(Last Updated On: 27th March 2018)

A CV may be just two pages long, but it’s one of the most deceiving documents a translator can work on. People often underestimate the complexity of making a good CV in another language. They think it’s a straight translation. The truth is, making a high-quality and effective CV in another language goes beyond translation and involves many steps that are often overlooked.

In this article I share four things you need to bear in mind when requesting the translation of your CV.

It’s not translation.

What we often refer to ‘CV translation’ isn’t translation; at least, not just translation.

Making a CV in another language (if made well), involves many tasks. These are, for example, the usual steps I take when translating a CV for a client:

1. Reading job descriptions of the role(s) you want to apply for.

If you want your CV to be effective, it needs to be specific and relevant to the role you’re applying for. A general CV listing everything you’ve done so far, from casual summer jobs to your latest managerial position abroad will look random. It won’t impress employers, as it will include unnecessary and irrelevant details. It will also make your CV longer, which is something you should always avoid. Reading job descriptions against your current CV helps me choosing only relevant information and get acquainted with the specific terminology used in your field.

2. Selecting the information to include in your CV, and check if the current information available is sufficient.

Your current CV may lack some important information or details or may be poorly written. If that’s the case, I’ll need to contact you to clarify any points and ask for further details.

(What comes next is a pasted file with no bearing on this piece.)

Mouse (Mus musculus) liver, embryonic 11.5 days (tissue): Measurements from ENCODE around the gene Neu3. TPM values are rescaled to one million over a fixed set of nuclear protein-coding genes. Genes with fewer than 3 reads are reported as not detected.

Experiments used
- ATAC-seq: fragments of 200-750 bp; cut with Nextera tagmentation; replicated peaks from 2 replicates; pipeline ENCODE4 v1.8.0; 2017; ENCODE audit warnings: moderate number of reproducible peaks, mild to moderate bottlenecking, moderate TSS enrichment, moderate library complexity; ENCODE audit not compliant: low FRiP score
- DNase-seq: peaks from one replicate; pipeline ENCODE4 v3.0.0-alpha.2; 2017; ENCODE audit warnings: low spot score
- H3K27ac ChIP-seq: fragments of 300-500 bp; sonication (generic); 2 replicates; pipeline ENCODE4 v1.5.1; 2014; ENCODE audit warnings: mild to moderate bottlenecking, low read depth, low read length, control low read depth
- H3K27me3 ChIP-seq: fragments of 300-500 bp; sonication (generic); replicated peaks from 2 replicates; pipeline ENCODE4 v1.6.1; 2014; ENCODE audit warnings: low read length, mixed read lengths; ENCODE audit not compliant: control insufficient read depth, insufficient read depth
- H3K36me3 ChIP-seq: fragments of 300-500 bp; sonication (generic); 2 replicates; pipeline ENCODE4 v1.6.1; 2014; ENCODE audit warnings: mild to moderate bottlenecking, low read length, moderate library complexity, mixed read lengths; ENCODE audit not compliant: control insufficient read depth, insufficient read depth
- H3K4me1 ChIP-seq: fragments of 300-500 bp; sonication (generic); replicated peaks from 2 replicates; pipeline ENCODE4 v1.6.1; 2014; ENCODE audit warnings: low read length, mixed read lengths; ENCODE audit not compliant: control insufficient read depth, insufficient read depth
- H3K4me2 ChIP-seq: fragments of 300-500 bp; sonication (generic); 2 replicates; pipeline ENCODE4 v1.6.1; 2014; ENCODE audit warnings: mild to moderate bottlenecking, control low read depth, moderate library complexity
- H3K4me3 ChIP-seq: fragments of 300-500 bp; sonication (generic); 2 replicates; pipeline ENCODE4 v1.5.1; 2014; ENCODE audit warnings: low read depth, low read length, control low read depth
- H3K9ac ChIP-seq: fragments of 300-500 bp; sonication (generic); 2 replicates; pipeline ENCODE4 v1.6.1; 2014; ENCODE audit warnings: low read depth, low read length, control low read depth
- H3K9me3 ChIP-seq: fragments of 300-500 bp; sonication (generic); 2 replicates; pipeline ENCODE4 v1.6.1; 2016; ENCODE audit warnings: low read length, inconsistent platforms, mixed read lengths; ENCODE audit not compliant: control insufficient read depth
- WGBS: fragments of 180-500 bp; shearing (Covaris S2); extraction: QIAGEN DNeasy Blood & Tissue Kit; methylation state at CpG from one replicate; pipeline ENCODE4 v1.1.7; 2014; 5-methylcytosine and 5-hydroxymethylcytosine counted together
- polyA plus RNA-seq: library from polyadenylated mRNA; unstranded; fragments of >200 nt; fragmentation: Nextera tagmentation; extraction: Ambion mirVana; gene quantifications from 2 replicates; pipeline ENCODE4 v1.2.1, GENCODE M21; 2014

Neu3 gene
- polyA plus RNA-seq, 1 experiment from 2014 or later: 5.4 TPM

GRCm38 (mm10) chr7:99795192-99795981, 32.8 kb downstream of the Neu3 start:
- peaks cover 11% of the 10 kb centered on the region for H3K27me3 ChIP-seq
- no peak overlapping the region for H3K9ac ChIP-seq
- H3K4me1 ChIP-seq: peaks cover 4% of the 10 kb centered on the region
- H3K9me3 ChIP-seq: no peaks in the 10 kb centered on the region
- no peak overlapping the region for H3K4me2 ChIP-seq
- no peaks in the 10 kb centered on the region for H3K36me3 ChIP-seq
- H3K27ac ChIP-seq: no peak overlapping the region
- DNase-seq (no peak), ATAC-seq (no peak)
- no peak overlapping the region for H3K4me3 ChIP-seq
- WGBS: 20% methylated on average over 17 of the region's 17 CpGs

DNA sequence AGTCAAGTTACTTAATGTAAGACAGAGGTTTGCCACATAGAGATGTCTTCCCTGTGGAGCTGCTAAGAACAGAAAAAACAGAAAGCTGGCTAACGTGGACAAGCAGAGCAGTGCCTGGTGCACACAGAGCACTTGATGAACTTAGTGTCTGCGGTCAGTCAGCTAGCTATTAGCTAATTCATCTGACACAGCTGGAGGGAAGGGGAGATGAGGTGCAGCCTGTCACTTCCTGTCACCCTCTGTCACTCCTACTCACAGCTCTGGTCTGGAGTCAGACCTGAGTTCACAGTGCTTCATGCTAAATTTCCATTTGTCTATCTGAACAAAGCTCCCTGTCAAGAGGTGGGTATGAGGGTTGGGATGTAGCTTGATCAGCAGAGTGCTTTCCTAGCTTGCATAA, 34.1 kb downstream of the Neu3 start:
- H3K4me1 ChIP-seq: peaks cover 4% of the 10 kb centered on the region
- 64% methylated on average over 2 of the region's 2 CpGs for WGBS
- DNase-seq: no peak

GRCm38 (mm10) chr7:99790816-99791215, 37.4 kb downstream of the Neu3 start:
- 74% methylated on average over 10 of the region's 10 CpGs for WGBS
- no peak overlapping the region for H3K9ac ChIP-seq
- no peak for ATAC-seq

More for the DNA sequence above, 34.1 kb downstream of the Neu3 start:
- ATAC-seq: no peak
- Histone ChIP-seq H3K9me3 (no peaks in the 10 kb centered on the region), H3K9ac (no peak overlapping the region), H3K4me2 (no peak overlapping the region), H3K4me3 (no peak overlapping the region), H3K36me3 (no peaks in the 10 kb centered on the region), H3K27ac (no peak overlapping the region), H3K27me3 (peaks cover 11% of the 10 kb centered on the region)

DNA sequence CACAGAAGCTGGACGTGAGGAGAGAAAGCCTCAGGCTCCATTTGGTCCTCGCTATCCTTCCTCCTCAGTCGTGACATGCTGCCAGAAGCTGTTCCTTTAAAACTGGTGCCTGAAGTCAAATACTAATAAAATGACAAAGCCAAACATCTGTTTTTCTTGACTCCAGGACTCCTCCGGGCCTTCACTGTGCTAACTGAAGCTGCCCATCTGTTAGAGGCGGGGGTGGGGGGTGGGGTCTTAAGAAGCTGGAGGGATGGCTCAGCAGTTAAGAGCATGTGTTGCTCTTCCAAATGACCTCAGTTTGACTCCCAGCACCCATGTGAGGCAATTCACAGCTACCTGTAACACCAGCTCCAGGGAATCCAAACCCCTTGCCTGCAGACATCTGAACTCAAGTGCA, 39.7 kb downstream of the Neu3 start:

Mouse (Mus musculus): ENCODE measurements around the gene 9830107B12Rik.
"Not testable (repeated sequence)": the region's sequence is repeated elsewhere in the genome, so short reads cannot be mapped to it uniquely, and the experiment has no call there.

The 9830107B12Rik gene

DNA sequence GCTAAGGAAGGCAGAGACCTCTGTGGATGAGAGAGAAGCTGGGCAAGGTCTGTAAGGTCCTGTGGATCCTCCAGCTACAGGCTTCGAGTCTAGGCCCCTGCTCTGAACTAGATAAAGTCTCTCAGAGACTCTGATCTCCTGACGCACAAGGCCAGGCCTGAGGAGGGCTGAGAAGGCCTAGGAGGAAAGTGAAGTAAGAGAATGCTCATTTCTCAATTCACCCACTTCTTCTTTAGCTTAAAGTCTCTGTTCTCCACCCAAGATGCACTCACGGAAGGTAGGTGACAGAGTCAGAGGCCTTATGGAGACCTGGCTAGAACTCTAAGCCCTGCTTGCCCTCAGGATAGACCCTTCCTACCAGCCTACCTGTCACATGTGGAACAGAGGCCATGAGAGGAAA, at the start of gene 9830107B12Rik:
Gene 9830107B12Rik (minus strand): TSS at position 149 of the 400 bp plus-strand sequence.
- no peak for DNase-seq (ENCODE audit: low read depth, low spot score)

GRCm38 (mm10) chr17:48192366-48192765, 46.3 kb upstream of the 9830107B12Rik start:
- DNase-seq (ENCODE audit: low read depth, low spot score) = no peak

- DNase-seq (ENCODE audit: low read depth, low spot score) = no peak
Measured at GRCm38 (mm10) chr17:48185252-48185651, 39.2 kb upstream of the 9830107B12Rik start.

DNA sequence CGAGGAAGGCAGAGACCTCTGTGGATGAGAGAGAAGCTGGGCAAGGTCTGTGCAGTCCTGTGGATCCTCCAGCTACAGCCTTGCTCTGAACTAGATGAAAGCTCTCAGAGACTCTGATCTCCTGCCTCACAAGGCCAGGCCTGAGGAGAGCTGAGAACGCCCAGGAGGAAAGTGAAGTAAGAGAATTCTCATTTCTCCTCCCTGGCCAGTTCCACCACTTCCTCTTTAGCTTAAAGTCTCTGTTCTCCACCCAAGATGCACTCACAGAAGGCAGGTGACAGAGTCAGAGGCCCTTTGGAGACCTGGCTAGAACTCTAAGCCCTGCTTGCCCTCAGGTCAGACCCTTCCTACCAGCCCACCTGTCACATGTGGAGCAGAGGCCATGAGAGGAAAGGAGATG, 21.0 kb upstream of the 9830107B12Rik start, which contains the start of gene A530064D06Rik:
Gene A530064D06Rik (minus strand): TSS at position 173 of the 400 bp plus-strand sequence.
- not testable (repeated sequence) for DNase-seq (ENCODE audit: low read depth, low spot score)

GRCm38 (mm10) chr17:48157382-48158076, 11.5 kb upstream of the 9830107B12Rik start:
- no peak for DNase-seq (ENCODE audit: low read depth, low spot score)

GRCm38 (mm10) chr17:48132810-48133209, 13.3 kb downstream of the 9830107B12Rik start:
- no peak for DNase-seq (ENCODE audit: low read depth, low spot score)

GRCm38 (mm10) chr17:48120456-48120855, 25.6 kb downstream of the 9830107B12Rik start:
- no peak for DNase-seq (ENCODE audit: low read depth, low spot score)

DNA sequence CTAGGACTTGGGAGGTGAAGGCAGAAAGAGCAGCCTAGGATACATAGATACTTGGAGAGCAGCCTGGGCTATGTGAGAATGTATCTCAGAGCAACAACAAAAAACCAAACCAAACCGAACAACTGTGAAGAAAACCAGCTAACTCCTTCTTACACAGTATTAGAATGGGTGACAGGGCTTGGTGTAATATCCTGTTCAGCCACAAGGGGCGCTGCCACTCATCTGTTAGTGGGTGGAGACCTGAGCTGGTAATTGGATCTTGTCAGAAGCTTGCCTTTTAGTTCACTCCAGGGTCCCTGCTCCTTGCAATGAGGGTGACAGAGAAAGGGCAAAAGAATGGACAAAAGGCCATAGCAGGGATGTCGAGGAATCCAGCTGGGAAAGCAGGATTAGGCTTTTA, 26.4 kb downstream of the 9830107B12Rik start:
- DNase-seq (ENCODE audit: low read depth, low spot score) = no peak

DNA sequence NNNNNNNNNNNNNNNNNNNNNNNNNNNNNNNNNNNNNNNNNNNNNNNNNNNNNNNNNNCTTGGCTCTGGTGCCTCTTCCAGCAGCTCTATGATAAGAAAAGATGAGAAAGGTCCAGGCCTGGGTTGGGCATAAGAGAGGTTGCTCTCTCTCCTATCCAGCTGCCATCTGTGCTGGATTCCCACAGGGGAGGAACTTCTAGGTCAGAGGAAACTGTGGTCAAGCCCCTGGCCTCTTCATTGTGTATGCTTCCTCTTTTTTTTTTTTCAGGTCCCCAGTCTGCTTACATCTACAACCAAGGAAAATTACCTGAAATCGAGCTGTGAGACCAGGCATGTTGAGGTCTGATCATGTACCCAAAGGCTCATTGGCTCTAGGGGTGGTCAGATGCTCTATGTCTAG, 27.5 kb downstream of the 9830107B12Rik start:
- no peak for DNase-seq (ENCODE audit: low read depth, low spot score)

3. Finding equivalents for job titles, tasks and responsibilities, qualifications and specialised terminology in the target language and culture.

Not all the job titles have direct equivalents in another country. A job may be carried out by one person in the UK, but it may be carried out by two people under two different roles in Spain, for example. A translator needs to do extensive research to find equivalents or alternative translation solutions for job titles, tasks, qualifications, CPD courses, and abbreviations.

4. Translating the content to be included in your CV.

Once the key terminology has been researched, it’s time to translate the selected content into the target language.

5. Creating a comprehensive, yet brief and appealing profile description.

The profile section is probably the most important part of your CV and the first thing an employer sees. It needs to be concise while being comprehensive enough to encapsulate your experience and knowledge in 2-3 lines of text. It needs to say ‘I’m the right candidate for this position. Keep reading.’

6. Adding extra elements and information required or expected.